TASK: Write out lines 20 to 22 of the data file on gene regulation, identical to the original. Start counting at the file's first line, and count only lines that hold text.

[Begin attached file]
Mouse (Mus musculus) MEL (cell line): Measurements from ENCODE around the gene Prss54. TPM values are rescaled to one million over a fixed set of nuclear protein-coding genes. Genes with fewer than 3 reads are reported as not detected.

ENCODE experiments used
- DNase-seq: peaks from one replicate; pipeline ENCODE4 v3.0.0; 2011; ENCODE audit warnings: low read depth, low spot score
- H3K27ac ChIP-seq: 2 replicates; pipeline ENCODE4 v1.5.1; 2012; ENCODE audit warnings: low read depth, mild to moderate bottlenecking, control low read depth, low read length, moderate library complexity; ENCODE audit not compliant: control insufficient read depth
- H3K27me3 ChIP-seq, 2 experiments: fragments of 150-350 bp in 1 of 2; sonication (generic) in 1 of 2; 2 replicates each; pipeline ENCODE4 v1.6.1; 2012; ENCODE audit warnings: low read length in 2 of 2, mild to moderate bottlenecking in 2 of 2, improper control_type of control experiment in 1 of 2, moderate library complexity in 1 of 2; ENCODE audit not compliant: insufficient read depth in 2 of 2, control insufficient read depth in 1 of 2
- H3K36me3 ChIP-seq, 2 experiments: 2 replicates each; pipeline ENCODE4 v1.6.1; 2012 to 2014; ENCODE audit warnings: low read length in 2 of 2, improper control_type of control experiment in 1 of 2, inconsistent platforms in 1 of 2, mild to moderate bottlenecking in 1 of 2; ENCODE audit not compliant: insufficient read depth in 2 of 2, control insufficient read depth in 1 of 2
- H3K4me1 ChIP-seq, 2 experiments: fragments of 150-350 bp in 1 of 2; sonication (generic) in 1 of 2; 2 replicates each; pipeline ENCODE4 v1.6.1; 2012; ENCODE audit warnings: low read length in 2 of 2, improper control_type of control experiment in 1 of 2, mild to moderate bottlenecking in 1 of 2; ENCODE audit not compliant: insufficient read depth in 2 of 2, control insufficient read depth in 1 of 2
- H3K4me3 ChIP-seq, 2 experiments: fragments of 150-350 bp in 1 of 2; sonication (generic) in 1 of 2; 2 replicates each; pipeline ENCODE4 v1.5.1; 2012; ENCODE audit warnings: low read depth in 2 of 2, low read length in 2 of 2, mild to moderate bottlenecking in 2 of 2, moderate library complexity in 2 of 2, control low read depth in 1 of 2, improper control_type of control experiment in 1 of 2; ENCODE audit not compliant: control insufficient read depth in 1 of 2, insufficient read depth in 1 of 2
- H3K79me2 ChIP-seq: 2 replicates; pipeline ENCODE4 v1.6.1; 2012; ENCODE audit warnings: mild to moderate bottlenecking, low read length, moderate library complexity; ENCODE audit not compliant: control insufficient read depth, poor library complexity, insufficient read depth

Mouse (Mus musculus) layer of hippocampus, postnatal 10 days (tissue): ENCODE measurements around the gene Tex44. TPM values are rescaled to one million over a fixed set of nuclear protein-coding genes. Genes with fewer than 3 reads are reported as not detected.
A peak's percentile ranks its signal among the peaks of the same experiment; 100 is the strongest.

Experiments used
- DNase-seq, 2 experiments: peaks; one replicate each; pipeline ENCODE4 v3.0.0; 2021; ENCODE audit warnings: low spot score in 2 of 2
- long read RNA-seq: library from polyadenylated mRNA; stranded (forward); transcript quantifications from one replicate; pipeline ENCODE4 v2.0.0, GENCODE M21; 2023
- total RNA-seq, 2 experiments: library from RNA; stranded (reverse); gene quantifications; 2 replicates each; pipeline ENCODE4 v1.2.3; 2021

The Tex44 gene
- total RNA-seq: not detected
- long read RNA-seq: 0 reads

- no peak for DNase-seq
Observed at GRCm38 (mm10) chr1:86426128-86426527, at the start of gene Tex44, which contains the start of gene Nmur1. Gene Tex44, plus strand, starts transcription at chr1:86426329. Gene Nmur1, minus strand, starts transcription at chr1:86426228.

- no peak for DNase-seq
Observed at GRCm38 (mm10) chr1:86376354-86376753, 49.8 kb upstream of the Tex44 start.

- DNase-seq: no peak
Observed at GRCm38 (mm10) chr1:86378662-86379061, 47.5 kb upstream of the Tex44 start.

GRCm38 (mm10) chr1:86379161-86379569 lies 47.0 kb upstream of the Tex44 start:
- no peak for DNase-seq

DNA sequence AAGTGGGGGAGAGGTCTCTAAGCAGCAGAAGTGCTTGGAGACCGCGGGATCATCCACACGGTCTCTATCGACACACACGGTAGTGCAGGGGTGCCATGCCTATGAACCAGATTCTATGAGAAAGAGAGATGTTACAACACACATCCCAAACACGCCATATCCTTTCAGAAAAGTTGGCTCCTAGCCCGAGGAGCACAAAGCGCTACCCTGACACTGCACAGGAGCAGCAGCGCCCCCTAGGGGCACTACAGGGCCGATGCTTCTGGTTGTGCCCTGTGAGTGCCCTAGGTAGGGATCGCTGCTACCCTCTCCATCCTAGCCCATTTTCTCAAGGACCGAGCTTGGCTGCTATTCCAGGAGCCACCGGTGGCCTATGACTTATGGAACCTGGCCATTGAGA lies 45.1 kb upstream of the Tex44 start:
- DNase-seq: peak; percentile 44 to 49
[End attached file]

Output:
Observed at GRCm38 (mm10) chr1:86426128-86426527, at the start of gene Tex44, which contains the start of gene Nmur1. Gene Tex44, plus strand, starts transcription at chr1:86426329. Gene Nmur1, minus strand, starts transcription at chr1:86426228.

- no peak for DNase-seq
Observed at GRCm38 (mm10) chr1:86376354-86376753, 49.8 kb upstream of the Tex44 start.